A new Web site, designed to help residents deal with ailing or dead eucalyptus trees on their property due to the attacks by red gum lerp psyllid, will be launched Monday by the Rancho Santa Fe Forest Health Task Force.
"We're making a positive effort to keep the forest as healthy and prolific as possible," said Christy Wilson, chair of the task force and Rancho Santa Fe Foundation executive director.
Association Manager Pete Smith said some trees are starting to recover as the psyllid-eating wasps have returned.
Paul Flores of Rancho Tree Service also suggested spreading eucalyptus seeds in the coming months. He said the timing is right if the predicted El Niño rains do come soon.
The new Web site will include frequently asked questions, offering tips such as what to do if they receive a notice from the fire department to remove dead, dying or diseased trees, and companies they should work with to remove trees.
The fire department allows homeowners to get an arborists' opinion about whether a diseased tree can be left alone to see if it will improve. The department is flexible, said Fire Marshal Cliff Hunter, and will give residents up to two months to see how a tree is responding.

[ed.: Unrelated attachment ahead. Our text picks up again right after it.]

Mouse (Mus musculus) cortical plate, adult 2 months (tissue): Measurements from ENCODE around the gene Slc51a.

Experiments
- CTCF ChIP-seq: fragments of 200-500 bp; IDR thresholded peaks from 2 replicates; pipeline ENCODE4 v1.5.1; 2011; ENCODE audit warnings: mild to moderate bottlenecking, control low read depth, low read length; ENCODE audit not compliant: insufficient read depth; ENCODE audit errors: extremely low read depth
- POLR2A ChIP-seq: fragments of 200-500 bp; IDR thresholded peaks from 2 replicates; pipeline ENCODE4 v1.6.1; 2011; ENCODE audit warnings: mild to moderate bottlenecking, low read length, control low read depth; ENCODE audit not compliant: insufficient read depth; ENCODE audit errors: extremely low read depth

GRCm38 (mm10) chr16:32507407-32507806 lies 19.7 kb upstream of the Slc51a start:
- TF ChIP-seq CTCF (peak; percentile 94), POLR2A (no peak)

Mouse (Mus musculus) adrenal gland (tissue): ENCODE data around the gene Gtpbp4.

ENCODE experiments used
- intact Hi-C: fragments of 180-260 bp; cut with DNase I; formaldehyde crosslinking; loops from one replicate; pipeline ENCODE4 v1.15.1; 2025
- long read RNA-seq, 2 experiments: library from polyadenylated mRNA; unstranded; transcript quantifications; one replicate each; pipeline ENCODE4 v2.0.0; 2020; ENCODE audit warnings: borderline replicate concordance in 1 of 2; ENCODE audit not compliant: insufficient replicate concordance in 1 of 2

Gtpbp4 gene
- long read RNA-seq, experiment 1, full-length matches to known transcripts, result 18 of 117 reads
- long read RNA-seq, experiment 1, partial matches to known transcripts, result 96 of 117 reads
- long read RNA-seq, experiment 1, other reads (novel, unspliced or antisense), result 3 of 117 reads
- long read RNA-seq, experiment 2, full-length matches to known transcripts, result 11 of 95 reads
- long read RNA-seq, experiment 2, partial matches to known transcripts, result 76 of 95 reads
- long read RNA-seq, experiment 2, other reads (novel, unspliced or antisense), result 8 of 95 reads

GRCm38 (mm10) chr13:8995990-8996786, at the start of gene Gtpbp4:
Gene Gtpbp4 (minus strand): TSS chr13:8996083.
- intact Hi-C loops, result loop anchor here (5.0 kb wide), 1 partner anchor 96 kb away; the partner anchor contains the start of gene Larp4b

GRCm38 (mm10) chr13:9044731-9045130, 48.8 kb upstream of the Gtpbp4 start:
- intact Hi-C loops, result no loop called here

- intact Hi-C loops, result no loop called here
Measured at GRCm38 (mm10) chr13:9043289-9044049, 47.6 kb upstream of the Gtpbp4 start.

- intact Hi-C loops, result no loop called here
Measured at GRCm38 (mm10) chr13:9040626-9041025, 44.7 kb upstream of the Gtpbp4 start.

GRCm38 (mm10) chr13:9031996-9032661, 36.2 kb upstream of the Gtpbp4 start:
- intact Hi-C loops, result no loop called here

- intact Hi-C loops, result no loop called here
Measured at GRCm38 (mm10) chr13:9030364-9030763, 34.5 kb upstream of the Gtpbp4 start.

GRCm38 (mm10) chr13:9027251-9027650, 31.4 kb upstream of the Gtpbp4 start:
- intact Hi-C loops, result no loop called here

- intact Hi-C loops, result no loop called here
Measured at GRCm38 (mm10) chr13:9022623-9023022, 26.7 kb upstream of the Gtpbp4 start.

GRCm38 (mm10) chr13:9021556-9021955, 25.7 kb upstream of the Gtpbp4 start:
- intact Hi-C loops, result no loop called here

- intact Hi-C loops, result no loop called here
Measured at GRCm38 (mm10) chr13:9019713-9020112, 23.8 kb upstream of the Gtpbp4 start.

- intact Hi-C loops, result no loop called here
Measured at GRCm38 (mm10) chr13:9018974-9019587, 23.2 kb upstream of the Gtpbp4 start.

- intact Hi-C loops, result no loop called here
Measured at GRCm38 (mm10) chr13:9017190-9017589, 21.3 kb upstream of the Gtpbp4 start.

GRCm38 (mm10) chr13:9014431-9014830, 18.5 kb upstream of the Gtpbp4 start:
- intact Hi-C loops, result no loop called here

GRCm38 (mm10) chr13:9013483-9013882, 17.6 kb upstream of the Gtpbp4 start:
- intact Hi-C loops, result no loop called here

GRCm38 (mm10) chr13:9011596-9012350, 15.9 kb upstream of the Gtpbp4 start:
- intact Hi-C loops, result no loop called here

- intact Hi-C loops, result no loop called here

If a tree does need to come down, finding a licensed and bonded company to do the work is one of the areas the committee stressed.
"Homeowners do need to do their homework," said Fran Lambert of Mariposa Tree Service.
As trees have started to come down due to the fire department's notices, there was some concern among the committee about how many are being removed. In a recent incident, a homeowner essentially cleared their lot off La Gracia of all trees, a look that shocked Wilson. She said the look of the whole street was changed.
"It shouldn't all hinge on fire safety. Fire safety is very, very important but it's not the only thing," said Dick Doughty, an association board director. "To get rid of live trees is a sin given the current condition."
Mike Scott, the urban fire forester at the fire department, said that is exactly why they advise homeowners to get the opinion of an arborist on what trees can be saved.
Scott said that the most trees they have ever suggested removal for on any lot is four. They have never recommended a clear cutting like the one that took place, he said.
The next task will be to develop a game plan for reforestation of the Ranch, repairing the tree canopy the Covenant has come to be known for. The Forest Health Task Force will hold their next meeting on Sept. 14 at 9 a.m.
The new Web site is